My understanding is that the term voltage can be either potential difference or EMF. Usually we can use KVL sloppily and get the right answer, but strictly you would want to classify each component as having either EMF or potential. Or, for nonideal components such as an inductor that likely has significant resistance, both types of voltage can be relevant.
hikaru1221
#28
Dec5-10, 11:34 AM
P: 799
Okay, for the original version of KVL (sum of emf = sum of ohmic drop IR), we don't even need the term voltage. I'm still thinking about how we define emf here. Emf, in the common sense, is somewhat like a "charge pump". Then how should we explain the "emf" of a capacitor?
yungman
#29
Dec5-10, 11:47 AM
P: 3,883
Quote Quote by hikaru1221 View Post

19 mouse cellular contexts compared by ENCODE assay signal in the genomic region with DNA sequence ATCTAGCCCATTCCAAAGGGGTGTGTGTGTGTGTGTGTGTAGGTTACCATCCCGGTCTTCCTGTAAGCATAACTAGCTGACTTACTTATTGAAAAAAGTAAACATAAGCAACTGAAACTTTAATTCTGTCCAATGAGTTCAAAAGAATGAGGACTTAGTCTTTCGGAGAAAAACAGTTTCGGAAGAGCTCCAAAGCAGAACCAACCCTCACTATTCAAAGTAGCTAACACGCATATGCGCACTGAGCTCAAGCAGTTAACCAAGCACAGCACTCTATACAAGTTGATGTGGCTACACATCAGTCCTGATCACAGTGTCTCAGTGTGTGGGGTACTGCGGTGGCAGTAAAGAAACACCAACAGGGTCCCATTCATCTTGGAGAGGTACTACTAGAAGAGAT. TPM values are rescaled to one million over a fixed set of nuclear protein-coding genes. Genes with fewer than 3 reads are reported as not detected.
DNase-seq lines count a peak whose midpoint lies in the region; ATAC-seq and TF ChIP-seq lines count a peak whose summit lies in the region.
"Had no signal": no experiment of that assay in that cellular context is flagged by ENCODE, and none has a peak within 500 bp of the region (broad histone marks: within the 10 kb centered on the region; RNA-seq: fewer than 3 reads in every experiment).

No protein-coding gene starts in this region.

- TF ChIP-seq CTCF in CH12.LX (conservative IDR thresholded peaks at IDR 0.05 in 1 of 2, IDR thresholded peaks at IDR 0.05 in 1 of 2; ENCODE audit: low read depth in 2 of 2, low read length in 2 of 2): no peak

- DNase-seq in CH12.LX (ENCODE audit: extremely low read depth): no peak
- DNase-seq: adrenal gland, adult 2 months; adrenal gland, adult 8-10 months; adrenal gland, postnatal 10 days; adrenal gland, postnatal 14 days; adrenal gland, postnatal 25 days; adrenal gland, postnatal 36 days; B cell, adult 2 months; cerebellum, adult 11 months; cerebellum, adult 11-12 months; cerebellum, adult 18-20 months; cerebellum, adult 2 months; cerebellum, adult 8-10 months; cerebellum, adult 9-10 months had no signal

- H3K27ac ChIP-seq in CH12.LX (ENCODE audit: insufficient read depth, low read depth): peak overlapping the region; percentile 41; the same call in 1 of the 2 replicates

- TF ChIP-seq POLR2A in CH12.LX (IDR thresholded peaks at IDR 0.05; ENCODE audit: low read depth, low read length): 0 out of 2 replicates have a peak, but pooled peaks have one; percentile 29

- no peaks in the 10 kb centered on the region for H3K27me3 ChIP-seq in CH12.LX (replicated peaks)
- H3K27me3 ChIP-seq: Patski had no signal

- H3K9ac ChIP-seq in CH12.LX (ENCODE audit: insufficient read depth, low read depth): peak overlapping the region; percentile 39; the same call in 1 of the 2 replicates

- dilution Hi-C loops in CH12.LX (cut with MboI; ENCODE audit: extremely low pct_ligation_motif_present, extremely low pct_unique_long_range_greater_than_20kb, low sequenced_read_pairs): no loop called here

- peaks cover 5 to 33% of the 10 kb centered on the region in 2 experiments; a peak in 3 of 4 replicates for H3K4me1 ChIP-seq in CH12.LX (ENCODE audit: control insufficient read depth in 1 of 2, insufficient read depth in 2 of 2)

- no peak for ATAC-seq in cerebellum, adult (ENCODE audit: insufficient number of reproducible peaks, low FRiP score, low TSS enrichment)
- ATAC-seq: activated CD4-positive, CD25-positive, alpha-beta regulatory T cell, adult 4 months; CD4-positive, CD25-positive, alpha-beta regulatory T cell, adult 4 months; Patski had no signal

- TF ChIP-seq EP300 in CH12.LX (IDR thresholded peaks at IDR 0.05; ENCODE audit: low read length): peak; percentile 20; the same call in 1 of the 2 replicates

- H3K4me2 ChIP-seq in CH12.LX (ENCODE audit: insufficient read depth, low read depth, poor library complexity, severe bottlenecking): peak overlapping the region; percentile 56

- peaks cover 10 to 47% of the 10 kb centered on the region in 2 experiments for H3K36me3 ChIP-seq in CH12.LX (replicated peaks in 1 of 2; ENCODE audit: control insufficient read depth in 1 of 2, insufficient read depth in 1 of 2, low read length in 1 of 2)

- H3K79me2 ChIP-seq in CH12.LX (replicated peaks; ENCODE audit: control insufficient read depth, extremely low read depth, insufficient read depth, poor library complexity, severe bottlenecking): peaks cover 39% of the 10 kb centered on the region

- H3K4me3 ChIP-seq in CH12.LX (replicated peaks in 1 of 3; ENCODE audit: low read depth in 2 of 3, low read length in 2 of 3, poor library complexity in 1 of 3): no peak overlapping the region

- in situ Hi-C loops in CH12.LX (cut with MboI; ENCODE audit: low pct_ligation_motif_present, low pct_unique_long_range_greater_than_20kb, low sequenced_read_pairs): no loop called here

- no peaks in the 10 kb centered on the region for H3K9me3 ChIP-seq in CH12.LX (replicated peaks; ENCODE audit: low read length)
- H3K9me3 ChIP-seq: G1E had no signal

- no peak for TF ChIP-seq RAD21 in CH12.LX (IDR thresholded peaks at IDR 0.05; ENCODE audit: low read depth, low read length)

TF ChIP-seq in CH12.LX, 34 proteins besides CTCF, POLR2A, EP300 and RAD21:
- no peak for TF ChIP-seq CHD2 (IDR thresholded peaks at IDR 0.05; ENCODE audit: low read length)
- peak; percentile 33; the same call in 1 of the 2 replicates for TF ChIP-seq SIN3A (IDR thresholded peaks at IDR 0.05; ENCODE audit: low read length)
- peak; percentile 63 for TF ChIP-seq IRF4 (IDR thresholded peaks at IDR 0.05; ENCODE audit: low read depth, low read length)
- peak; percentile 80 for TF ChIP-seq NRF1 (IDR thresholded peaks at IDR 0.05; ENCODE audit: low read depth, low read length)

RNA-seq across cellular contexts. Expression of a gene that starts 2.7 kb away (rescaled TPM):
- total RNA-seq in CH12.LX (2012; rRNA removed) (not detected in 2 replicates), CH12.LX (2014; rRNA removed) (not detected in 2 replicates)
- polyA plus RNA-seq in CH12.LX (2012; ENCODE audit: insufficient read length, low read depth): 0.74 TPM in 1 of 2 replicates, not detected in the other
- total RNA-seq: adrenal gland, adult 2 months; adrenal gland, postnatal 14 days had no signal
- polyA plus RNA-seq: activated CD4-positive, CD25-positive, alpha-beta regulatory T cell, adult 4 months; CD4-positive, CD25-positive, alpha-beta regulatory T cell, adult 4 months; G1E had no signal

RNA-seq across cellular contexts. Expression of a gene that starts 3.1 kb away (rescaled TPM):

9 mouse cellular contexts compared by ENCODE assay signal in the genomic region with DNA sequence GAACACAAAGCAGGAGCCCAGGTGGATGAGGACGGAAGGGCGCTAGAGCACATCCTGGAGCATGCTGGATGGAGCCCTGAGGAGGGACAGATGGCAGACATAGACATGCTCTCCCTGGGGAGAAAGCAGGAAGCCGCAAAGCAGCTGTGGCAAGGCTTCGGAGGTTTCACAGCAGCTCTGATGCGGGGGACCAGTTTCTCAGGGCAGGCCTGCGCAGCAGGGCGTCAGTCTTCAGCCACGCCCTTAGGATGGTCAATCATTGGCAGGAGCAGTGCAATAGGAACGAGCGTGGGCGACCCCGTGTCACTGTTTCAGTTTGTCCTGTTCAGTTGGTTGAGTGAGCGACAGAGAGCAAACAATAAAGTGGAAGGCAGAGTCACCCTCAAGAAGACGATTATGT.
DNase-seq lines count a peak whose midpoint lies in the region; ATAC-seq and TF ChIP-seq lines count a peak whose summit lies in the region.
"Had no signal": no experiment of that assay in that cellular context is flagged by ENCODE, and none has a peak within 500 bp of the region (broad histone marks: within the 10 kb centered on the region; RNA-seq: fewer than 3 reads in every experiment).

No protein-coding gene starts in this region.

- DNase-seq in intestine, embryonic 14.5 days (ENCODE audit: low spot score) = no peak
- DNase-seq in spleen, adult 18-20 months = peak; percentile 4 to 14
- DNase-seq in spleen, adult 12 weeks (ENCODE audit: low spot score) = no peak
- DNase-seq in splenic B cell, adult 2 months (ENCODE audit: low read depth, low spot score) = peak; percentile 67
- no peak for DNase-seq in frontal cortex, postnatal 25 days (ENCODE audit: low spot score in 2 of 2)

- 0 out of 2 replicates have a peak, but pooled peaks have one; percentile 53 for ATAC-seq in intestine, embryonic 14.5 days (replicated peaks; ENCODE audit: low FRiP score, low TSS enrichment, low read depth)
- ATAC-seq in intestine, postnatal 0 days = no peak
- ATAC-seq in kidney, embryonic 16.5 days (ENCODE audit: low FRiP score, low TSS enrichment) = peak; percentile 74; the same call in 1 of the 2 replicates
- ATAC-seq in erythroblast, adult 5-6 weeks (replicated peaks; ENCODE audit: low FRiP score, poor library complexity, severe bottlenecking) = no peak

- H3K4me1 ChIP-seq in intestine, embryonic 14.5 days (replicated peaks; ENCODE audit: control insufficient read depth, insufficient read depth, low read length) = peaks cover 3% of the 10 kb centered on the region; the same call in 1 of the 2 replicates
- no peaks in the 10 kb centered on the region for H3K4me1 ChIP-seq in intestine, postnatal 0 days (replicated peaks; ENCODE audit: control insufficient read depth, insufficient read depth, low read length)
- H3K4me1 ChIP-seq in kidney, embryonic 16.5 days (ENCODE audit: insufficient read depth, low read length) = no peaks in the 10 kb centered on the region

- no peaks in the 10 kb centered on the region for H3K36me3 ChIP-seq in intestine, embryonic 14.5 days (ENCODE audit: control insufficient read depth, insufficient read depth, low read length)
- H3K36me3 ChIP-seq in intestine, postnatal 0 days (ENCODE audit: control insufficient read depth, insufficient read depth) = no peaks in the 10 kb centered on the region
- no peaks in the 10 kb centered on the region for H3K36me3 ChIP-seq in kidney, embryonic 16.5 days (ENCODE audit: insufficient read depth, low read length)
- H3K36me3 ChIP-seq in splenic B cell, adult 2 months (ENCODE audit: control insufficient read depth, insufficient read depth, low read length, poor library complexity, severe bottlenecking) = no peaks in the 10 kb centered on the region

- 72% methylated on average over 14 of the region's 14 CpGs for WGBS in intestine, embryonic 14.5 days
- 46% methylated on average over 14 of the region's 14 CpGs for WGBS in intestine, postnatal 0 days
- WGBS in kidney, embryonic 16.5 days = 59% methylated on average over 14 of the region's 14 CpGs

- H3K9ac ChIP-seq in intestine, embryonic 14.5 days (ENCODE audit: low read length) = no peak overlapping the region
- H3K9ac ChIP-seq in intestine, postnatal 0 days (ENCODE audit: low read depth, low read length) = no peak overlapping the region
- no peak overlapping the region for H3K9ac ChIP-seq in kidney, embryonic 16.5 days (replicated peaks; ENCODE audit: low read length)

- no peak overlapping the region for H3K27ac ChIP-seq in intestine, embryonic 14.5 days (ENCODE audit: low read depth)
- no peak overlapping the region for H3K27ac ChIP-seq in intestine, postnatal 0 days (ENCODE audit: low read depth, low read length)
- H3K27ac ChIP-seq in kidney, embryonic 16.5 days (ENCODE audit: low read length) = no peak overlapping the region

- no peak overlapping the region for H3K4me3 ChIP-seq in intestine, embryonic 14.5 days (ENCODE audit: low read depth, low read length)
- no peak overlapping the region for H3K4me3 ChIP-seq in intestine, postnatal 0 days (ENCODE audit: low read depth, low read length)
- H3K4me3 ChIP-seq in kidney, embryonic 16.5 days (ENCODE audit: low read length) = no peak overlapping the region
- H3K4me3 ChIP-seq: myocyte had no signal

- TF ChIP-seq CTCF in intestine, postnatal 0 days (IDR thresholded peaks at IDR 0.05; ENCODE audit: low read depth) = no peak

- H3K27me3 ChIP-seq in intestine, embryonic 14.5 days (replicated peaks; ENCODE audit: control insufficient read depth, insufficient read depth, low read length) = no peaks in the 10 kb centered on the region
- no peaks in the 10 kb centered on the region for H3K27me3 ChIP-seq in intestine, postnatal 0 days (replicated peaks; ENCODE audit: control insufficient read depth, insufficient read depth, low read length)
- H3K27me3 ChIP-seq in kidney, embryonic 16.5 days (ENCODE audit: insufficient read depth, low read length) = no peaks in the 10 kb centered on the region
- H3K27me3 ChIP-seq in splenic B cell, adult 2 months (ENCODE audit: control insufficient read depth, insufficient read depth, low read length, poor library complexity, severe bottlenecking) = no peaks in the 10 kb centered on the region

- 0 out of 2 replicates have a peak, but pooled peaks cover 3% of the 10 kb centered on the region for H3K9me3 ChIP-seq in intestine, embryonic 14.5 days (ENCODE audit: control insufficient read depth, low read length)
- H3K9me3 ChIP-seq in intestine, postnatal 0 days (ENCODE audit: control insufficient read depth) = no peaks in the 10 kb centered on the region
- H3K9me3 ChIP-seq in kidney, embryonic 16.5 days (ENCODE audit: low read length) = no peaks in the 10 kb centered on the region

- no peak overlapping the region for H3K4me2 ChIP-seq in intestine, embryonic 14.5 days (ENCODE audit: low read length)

@yungman: I think when it comes down to nano seconds, Kirchhoff's laws don't even hold. The characteristic length = speed of light x time = around 10cm, significant enough for the set-up in Prof. Lewin's experiment (he has quite a big coil obviously!). And yes, during the time after he switched on the coil and the current goes up *instantaneously* to 1mA, wires are no longer "nothing". However, during this period, no conclusion can be drawn.

But the point is that, after this period, when dB/dt decreases, the period is about mili-seconds. The current also decreases from 1mA to zero during this period, so di/dt is no longer that large. The graph of V1 and V2 during this period can be seen, and they are not the same.

And one more point: Though personally I also want to see with my own eyes the set-up of the experiment, I think even if no conclusion can be drawn from this experiment, what Prof. Lewin said is based on the fundamental - Faraday's law or Maxwell-Faraday equation. He is NOT making a new theory. The subtlety is that, accepting KVL (provided that the characteristic length >> dimensions of the circuit) does give out correct final results, though KVL is not true in this case.